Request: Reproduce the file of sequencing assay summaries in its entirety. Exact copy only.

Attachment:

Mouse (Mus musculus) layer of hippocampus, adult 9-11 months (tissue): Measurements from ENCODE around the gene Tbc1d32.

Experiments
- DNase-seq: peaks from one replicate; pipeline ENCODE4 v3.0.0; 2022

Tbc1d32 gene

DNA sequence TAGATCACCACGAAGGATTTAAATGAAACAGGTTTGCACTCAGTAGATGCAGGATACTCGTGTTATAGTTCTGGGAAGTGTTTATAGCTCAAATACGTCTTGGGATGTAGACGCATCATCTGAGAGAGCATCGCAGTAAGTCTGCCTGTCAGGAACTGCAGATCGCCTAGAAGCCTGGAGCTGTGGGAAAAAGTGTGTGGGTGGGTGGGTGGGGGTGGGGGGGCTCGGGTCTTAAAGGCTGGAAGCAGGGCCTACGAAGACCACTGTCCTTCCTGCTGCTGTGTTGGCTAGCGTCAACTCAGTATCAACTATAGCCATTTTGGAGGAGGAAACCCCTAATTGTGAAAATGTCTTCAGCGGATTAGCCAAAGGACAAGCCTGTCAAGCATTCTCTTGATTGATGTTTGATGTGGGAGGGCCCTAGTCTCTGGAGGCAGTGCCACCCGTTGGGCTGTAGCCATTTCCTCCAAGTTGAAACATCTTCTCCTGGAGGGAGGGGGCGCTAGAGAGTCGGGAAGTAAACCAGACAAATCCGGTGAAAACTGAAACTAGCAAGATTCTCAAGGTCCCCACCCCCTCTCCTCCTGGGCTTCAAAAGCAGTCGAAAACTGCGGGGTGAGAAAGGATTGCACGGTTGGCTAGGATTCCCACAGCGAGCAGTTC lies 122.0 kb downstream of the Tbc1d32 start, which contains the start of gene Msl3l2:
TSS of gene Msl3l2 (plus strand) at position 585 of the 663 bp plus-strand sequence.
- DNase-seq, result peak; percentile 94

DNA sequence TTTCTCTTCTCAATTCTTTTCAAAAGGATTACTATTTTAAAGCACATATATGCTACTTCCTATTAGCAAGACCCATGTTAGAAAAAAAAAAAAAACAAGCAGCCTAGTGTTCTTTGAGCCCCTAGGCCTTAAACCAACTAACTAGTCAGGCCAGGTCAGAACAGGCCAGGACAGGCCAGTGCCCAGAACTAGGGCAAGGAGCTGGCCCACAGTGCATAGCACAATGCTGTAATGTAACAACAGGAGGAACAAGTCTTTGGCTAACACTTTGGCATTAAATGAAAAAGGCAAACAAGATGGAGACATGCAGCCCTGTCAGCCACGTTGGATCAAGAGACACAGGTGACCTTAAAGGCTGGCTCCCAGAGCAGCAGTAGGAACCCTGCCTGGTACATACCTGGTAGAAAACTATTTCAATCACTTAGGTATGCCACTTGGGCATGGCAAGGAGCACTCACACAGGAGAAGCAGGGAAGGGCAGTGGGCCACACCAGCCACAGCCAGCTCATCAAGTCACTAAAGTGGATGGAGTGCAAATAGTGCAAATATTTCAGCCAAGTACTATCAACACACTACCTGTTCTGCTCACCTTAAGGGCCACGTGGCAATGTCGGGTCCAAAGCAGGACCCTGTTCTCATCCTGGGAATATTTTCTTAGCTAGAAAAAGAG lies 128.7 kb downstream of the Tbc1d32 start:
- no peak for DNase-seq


Mouse (Mus musculus) layer of hippocampus, adult 9-11 months (tissue): Measurements from ENCODE around the gene Tbc1d32.

Experiments
- DNase-seq: peaks from one replicate; pipeline ENCODE4 v3.0.0; 2022

Tbc1d32 gene

DNA sequence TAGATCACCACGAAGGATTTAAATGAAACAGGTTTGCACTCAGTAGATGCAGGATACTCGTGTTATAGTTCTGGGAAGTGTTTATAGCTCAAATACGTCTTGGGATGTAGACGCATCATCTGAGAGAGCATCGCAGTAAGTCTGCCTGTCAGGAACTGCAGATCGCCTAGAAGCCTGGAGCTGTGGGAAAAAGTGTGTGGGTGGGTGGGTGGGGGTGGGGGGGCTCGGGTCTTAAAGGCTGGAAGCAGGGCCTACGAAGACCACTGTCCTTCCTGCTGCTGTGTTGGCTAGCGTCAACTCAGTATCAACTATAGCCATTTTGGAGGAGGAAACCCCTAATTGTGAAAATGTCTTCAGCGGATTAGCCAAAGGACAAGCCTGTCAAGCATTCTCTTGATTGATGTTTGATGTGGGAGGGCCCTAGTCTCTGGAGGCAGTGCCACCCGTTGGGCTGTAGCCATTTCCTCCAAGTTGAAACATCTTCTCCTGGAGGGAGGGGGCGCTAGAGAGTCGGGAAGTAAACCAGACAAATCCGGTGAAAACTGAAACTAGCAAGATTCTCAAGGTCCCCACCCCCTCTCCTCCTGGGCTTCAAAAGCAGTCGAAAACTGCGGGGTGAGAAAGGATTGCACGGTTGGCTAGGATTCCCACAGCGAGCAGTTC lies 122.0 kb downstream of the Tbc1d32 start, which contains the start of gene Msl3l2:
TSS of gene Msl3l2 (plus strand) at position 585 of the 663 bp plus-strand sequence.
- DNase-seq, result peak; percentile 94

DNA sequence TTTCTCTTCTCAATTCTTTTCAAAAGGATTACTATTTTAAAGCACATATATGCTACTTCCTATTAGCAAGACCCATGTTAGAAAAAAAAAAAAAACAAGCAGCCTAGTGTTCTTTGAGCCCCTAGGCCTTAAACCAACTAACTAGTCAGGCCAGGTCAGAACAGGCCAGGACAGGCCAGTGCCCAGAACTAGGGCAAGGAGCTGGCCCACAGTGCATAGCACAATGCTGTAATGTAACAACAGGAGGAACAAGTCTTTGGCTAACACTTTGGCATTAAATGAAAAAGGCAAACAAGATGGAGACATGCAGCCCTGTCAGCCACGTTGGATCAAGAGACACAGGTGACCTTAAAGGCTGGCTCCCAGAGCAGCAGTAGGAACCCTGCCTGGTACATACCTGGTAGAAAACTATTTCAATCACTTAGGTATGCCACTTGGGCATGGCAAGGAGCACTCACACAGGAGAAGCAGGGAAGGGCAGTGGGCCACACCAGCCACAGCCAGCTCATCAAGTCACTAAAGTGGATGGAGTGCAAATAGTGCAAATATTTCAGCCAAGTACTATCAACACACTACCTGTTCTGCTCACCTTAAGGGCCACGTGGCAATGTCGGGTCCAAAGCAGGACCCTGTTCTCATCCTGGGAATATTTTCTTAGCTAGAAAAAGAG lies 128.7 kb downstream of the Tbc1d32 start:
- no peak for DNase-seq